Approx 650 grams weight per pack
Battery Charger capable of charging in 1hr - $$150-$300
Total about $320

So the Nicad pack has more than double the capacity in nearly half the weight which means about 4x the power-weight of the SLA, but is around 5x as expensive (when the charging system is taken into account)

So if you can afford it, Nicads are definitely the way to go..
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Post Wed Jan 26, 2005 10:59 am 
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Glen
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i wouldnt say $350,

an omni charger is $50, and a 12amp PSU is $10 along with the $45 of the single 2.4ah battery pack.

but the slas are just terrible. ive had no problems with the 7ah batteries but the smaller 2.3ah ones from jaycar cobra just eats those things. not to mention super cheap ones are the worst of all. ive had 2 just instantly stop giving power and the jaycar ones slowly loose power. same with the doss batteries, the ones brett gave us at the engineering expo only have about 550 mah capacity at best.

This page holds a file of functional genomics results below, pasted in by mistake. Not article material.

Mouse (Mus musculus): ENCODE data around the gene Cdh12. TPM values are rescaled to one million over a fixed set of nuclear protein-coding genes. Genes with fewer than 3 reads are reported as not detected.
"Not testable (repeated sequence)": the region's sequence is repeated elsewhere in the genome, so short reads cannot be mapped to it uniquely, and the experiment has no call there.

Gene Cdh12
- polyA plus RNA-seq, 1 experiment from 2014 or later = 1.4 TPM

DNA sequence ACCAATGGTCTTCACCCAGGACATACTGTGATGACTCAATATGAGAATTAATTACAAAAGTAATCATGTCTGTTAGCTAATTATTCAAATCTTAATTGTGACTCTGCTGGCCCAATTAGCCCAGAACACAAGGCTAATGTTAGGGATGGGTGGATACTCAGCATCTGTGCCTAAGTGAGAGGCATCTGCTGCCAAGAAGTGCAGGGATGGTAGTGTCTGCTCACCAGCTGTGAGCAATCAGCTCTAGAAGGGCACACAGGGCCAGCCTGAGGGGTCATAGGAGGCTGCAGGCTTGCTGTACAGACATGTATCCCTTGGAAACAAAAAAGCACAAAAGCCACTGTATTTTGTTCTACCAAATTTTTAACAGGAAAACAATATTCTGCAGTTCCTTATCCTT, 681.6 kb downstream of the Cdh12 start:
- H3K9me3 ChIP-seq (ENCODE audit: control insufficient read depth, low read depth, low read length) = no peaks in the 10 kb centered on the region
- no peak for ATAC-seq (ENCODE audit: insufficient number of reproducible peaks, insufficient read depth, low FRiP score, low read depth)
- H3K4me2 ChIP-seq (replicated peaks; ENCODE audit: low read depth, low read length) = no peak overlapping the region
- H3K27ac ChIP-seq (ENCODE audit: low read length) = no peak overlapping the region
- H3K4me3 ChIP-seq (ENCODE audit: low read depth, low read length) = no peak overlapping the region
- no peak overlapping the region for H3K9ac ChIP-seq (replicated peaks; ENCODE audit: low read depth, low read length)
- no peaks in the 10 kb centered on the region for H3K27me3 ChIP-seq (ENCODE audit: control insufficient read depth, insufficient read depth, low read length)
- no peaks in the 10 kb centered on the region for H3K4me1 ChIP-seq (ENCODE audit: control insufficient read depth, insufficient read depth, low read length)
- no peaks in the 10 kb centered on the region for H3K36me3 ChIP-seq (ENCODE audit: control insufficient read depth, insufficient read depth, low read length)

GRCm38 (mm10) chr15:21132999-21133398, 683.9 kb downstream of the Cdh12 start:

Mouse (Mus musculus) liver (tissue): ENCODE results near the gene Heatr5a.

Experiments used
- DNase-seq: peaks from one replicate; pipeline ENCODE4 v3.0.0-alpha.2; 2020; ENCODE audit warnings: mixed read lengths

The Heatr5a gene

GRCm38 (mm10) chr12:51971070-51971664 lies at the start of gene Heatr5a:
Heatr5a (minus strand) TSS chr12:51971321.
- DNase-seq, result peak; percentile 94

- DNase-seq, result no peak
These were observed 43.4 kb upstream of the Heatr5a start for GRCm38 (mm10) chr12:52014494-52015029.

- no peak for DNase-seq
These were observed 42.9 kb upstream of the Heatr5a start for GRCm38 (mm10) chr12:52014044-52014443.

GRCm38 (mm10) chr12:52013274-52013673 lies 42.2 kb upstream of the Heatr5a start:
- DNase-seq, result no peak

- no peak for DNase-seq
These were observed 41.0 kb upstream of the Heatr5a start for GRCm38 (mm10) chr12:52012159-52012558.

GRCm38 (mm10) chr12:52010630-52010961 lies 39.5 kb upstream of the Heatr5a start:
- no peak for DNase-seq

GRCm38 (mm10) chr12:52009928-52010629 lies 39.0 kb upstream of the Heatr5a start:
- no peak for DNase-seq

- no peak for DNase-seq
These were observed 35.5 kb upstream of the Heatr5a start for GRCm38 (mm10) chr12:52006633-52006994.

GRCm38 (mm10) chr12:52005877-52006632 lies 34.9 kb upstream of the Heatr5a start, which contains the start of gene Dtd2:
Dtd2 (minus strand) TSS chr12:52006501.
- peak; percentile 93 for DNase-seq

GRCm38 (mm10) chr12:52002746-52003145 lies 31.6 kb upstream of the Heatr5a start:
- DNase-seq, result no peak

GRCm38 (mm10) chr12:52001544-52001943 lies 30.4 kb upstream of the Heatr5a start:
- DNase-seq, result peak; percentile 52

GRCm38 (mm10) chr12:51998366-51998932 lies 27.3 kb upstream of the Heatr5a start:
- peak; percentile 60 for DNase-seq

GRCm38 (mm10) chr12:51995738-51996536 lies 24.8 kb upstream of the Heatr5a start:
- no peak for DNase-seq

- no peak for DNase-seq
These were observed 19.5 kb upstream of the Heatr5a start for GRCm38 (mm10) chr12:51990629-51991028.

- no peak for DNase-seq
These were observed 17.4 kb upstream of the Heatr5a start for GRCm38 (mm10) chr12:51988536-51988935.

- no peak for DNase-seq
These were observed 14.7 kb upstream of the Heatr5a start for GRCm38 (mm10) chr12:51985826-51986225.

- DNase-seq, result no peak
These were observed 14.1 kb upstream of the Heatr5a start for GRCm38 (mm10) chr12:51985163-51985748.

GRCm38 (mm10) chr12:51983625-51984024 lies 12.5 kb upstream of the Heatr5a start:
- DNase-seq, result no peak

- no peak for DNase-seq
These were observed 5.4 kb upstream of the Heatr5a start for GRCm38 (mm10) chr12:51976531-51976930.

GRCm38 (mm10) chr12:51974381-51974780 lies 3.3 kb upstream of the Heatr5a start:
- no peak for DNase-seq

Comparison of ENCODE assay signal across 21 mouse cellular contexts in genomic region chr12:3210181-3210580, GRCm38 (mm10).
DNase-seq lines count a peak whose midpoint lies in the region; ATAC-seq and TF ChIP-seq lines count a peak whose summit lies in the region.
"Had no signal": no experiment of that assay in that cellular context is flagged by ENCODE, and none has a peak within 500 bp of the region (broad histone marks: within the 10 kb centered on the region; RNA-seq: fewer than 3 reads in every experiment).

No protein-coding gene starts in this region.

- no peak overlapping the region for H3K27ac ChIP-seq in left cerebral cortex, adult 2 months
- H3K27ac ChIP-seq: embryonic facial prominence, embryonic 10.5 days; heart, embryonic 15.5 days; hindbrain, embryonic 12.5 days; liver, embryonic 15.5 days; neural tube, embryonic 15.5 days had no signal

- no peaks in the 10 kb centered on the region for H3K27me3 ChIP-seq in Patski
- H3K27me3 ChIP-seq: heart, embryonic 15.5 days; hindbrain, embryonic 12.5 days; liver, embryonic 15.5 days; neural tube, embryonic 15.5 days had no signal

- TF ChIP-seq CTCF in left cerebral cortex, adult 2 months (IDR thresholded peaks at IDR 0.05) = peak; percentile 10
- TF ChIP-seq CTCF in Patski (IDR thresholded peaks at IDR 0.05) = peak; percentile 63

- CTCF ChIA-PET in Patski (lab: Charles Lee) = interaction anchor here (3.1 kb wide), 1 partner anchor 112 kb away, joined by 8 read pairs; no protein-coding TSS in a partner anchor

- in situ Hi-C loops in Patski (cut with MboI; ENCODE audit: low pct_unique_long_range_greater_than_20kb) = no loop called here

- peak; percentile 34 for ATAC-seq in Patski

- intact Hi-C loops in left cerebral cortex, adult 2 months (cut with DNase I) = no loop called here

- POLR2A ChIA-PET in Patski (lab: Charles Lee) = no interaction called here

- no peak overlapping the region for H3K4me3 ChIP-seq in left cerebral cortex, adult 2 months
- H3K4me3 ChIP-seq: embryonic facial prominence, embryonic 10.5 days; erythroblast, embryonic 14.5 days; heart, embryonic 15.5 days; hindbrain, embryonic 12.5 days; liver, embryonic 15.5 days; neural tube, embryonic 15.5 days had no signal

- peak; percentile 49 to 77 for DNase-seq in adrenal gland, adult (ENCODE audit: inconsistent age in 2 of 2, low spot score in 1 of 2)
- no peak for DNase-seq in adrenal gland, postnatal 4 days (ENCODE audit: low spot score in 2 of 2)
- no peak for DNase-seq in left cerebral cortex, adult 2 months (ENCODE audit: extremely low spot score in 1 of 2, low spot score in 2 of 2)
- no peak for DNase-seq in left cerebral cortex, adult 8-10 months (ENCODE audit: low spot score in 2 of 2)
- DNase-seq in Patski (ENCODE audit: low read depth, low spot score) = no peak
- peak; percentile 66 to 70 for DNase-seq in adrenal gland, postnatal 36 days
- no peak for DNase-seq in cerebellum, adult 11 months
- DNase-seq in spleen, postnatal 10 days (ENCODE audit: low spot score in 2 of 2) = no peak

ive got one of the powertech trickle chargers that goes at about 13.6-13.8v and jeff told me how to check it to make sure its regulated which it is.. the only thing i can assume is that slowly charging them at 1/2c kills them.

but having bought 16x 2.3ah slas in the past year for $320 odd dollars compared to the nicads which will last for a year. id say cut the crap and just buy the nicads first time out and save your money in the long run.

id like to see some tests on 2.3ah slas with discharging them at robot like levels then charging a couple at 1A and a few at 5A or whatever andrew does them at and seeing how many cycles they both last until they wont go past 12.6v. (wonder how youd go about that anyway..)